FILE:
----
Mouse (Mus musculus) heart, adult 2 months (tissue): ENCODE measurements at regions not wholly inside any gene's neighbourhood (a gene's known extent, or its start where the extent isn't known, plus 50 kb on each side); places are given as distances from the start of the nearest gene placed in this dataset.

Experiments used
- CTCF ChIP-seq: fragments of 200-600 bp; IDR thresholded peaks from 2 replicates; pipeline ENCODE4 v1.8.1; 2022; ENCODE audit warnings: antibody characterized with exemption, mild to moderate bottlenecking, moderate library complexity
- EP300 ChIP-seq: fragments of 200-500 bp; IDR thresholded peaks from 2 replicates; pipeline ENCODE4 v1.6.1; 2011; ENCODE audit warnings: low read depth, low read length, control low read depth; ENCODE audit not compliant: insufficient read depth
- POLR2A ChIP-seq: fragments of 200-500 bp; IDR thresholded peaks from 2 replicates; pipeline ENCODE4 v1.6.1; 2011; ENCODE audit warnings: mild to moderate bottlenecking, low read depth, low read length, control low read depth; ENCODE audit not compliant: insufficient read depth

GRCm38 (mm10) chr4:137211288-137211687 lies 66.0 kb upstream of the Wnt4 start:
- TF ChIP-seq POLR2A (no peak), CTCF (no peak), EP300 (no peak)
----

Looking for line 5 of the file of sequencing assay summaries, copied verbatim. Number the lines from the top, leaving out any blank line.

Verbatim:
- POLR2A ChIP-seq: fragments of 200-500 bp; IDR thresholded peaks from 2 replicates; pipeline ENCODE4 v1.6.1; 2011; ENCODE audit warnings: mild to moderate bottlenecking, low read depth, low read length, control low read depth; ENCODE audit not compliant: insufficient read depth